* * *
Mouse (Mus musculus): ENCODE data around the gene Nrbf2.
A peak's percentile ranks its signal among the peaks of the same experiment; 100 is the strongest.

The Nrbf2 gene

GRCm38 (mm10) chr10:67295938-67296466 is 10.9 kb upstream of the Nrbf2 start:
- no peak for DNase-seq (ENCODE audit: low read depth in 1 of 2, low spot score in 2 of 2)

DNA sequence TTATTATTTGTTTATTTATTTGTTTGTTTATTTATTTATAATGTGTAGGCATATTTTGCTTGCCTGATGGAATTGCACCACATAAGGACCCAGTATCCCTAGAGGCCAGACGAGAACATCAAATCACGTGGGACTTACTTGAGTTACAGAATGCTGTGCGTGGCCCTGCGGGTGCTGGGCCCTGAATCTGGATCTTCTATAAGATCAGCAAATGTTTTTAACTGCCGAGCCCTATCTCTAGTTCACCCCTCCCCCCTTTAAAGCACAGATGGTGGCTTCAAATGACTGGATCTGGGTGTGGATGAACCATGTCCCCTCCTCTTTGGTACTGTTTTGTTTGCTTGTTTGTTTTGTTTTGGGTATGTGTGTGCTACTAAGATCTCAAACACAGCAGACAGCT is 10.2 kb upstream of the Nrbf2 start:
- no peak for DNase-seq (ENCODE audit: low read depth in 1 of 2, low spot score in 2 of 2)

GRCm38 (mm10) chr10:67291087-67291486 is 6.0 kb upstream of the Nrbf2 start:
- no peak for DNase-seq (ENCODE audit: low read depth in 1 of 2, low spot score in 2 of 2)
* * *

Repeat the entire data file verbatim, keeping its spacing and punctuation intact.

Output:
Mouse (Mus musculus): ENCODE data around the gene Nrbf2.
A peak's percentile ranks its signal among the peaks of the same experiment; 100 is the strongest.

The Nrbf2 gene

GRCm38 (mm10) chr10:67295938-67296466 is 10.9 kb upstream of the Nrbf2 start:
- no peak for DNase-seq (ENCODE audit: low read depth in 1 of 2, low spot score in 2 of 2)

DNA sequence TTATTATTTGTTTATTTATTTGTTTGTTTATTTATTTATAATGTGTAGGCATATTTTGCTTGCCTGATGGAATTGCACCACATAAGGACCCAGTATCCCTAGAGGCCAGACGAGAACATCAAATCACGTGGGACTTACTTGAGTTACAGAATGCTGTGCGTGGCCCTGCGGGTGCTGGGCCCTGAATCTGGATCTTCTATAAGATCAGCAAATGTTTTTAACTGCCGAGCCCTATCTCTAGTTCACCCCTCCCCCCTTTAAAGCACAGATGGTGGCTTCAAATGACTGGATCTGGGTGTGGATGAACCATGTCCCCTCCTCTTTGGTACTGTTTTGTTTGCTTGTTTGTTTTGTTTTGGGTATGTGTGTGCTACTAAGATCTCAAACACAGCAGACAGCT is 10.2 kb upstream of the Nrbf2 start:
- no peak for DNase-seq (ENCODE audit: low read depth in 1 of 2, low spot score in 2 of 2)

GRCm38 (mm10) chr10:67291087-67291486 is 6.0 kb upstream of the Nrbf2 start:
- no peak for DNase-seq (ENCODE audit: low read depth in 1 of 2, low spot score in 2 of 2)